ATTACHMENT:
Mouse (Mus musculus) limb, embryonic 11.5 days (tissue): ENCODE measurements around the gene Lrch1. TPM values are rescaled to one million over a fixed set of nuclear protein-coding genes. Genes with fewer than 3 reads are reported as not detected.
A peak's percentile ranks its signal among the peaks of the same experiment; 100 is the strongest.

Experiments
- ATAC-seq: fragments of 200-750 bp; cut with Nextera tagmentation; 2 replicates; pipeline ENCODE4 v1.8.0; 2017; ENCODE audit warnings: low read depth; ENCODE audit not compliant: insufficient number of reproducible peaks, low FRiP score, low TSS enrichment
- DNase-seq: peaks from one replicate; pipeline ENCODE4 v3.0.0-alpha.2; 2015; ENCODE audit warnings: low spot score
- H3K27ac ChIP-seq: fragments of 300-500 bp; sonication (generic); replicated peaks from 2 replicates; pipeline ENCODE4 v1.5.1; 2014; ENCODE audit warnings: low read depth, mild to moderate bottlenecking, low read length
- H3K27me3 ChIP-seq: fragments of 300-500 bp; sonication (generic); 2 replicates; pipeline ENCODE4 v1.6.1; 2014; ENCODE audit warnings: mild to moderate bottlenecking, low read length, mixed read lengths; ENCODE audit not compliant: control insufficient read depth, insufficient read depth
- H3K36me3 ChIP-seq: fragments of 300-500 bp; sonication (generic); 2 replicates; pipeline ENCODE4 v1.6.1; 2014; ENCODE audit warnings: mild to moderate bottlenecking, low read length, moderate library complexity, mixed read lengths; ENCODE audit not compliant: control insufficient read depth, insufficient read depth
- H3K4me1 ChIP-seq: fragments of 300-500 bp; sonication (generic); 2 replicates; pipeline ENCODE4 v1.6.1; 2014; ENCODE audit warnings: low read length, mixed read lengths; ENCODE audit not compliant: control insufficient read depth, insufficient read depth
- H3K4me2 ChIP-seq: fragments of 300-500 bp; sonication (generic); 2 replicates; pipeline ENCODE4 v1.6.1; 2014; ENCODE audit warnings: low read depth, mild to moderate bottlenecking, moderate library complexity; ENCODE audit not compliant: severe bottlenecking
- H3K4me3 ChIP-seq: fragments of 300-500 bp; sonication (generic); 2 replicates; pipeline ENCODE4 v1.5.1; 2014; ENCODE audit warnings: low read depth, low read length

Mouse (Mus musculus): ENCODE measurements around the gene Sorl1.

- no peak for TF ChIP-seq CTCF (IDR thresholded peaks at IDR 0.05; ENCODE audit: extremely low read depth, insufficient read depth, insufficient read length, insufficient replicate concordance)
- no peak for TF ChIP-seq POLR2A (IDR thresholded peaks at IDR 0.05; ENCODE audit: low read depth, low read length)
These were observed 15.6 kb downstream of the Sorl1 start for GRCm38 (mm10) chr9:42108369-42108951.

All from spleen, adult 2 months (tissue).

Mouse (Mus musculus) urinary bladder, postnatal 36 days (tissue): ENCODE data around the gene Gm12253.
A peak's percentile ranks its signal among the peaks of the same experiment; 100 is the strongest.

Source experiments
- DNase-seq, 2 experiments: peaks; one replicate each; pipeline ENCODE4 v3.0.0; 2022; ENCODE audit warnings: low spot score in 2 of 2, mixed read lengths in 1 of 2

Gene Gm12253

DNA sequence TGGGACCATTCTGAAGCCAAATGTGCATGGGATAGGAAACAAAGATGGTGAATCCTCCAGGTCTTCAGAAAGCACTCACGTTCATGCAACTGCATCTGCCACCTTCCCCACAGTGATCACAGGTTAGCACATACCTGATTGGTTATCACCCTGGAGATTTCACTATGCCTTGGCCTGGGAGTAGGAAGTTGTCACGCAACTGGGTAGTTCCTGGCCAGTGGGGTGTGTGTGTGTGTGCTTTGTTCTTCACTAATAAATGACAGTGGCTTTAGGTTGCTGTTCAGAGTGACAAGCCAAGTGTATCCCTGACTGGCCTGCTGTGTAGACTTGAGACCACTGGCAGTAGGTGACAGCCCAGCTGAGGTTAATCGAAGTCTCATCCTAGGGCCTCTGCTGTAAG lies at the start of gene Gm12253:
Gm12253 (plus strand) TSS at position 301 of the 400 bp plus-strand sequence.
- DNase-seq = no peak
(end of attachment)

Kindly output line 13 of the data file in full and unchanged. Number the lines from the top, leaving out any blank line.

- no peak for TF ChIP-seq CTCF (IDR thresholded peaks at IDR 0.05; ENCODE audit: extremely low read depth, insufficient read depth, insufficient read length, insufficient replicate concordance)